The 'Riffs Interview: Lincoln Peirce's 'BIG NATE' becomes an 'overnight' best-seller
Jeff Kinney, creator of the publishing phenomenon that is the "Diary of a Wimpy Kid" children's book series, was in the Post newsroom a coupla years ago when he mentioned to Comic Riffs his new interactive website, Poptropica. Today, the site calls itself the Web's largest virtual world for young kids. And one of the most popular creators on the site is Lincoln Peirce. This weekend, in advance of his book signing today at the ALA Annual Conference in downtown Washington, Comic Riffs caught up with Peirce to discuss his newfound success as a best-selling author.
No man is an island, but Lincoln Peirce, creator of the cartoon "Big Nate," has joined one heck of a powerful archipelago. And that has made all the difference.
For nearly two decades, Peirce has drawn his engaging comic strip for some 200 newspapers, as distributed through United Media's NEA syndication. And for nearly two decades, Peirce could not land a book deal with a major publisher.
Then, however, Peirce launched Big Nate Island on Valentine's Day 2009 on the hugely successful kids' site Poptropica. Within weeks, millions of young readers discovered the interactive world of sixth-grader Nate Wright and his smartly knowing cartoon adventures as a "self-described genius" and "all-time record-holder for detentions in school history."
"All I remember is that Jeff [Kinney] called me after the first 48 hours and said: 'You crashed the server,' " recalls Pierce, referring to the creator of the "Diary of a Wimpy Kid" publishing empire (and recent Major Motion Picture). Kinney is also design director for the Family Education Network, which hosts "educational and informative websites."
"It was their biggest launch by 20 percent," Peirce says. "They were really pleased."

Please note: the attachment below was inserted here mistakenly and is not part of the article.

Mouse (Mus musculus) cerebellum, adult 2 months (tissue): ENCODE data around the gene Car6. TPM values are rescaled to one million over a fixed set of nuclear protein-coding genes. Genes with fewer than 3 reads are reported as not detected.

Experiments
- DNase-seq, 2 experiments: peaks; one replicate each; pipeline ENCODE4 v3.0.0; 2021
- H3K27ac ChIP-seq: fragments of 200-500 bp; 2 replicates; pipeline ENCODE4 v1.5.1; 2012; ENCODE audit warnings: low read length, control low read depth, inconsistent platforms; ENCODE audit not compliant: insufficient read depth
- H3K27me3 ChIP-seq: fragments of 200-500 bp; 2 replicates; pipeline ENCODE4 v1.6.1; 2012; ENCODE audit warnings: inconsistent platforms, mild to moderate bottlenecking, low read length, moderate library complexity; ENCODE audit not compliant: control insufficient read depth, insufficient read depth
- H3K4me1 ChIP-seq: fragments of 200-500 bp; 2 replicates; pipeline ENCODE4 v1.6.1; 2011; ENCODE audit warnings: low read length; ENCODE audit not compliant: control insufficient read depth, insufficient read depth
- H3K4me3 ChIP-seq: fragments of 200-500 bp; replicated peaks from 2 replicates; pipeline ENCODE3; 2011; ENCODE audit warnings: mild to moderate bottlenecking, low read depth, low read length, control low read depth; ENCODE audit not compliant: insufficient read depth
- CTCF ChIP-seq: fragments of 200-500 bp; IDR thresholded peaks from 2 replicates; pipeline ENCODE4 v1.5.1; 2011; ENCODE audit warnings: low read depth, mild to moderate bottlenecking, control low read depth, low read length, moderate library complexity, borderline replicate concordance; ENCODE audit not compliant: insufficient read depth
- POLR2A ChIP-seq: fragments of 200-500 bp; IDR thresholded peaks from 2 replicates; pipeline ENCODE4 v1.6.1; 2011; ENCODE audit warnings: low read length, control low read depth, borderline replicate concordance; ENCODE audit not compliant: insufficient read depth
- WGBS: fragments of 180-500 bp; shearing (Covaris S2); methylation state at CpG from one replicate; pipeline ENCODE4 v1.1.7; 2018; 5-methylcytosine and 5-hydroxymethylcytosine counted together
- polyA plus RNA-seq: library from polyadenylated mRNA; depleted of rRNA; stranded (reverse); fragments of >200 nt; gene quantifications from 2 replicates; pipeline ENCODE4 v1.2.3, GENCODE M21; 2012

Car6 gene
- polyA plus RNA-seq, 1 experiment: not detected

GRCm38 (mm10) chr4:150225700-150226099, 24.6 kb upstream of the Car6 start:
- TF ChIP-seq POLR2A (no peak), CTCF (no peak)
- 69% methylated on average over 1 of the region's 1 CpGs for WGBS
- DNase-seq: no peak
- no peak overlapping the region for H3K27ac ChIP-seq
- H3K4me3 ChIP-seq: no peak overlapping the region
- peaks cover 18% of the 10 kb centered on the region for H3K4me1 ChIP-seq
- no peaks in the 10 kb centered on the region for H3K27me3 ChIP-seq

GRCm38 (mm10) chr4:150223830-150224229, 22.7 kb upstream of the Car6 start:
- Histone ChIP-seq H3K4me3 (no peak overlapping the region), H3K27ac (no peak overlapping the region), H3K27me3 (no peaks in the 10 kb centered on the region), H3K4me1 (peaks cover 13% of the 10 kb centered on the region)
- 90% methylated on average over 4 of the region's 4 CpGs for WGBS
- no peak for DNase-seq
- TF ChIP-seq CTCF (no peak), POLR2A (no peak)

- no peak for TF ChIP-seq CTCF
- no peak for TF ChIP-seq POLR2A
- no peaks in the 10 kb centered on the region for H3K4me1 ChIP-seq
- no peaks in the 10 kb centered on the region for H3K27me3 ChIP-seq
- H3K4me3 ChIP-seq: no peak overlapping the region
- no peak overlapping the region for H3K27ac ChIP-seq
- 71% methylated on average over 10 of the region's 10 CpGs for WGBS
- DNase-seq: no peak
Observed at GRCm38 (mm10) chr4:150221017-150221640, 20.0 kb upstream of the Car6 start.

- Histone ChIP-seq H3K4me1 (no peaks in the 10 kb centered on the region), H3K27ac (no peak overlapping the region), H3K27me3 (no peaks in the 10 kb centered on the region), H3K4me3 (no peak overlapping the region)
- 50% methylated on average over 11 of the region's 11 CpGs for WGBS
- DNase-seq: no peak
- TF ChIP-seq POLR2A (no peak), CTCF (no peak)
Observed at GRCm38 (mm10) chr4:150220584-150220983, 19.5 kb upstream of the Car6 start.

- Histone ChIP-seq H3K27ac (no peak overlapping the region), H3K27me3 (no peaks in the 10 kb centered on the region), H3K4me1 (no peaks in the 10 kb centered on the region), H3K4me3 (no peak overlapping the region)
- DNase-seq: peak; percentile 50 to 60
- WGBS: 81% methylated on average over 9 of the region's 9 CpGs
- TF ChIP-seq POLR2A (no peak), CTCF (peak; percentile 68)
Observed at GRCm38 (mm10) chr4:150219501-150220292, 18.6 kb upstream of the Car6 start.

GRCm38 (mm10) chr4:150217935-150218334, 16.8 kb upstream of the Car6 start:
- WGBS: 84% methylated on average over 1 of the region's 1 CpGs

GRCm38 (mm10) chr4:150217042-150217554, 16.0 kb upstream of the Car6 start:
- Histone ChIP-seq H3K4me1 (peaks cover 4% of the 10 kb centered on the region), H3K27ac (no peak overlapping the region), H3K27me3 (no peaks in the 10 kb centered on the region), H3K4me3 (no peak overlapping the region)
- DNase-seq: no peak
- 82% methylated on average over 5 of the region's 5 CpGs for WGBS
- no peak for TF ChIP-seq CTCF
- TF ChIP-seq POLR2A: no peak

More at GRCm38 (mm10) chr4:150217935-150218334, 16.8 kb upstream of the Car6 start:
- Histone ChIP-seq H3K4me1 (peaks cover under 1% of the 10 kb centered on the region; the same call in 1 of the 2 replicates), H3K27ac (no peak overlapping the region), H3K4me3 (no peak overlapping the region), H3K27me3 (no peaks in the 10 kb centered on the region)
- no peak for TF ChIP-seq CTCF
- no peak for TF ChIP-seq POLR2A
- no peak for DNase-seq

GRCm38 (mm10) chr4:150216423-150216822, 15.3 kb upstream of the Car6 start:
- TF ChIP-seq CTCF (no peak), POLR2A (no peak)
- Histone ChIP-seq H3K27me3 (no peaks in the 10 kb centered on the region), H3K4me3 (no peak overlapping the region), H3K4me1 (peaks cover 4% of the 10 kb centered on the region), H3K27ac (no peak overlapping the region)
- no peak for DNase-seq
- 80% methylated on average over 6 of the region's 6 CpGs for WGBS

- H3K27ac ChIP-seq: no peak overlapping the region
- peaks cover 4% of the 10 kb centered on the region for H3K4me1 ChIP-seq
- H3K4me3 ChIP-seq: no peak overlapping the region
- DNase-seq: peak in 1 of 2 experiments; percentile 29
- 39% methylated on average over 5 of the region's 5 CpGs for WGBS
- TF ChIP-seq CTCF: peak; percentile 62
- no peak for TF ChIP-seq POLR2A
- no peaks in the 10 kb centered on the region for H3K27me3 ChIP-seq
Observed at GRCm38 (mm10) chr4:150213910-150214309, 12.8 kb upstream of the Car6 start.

The sudden online popularity of "Big Nate" led to Peirce's first major book deal -- with HarperCollins -- after years of attempts. As of today, "Big Nate: In a Class by Himself" has been on the New York Times bestseller list for 11 straight weeks.
All this, largely because back in the mid-'90s, Peirce took the time to answer an aspiring young cartoonist's fan letter.
"Jeff Kinney was a student at the University of Maryland and he read 'Big Nate' in The Washington Post," recalls Peirce, 46. "He was doing a strip for the [school's] Diamondback newspaper and sent me a letter. He had a lot of questions about syndication and getting into the business."
Even then, Kinney stood out.
"His letter was so different from other letters," says Peirce, an Iowa native who grew up in New Hampshire. "And not just because it was five to six pages long. It was [clear] that even early on, he was very talented and very ambitious. So I wrote him back and over the next two, two-and-a-half years [shortly before e-mail was common], we had a letter-writing correspondence and he would periodically keep me updated on his efforts to get syndicated.
"I kept all his letters and pulled them out a couple of months ago," continues Peirce (pronounced "Purse"). "What's so nice is that in each and every letter, he ends by saying , 'Thank you so much for the advice and help you've given me -- and someday, I hope I can pay you back in some fashion."
Fast-forward to 2008, and the mentor indeed becomes the beneficiary.
"Years went by and we lost touch. I was not aware of the 'Wimpy Kid' books, " says Peirce, noting that his children are ages 16 and 13. "But then Jeff e-mailed me from a book tour to say he would be traveling up my way" toward New Hampshire.
Peirce's response: "Book tour?! What have you been up to?"
"By inviting me to participate in Poptropica, by being the 500-pound gorilla for the children's publishing world that he is right now," Peirce says he was able to land a book deal in the spring of 2009.
And soon, nearly two decades after "Big Nate" launched, to find sudden new success as one of the hottest-selling authors in the vast sea of children's books. A sea largely charted online by Kinney -- and for which was reserved a place of gratitude called Big Nate Island.
| June 27, 2010; 9:15 AM ET
Categories: Interviews With Cartoonists, The Comic Strip | Tags: Big Nate, Diary of a Wimpy Kid, Jeff Kinney, Lincoln Peirce, Poptropica
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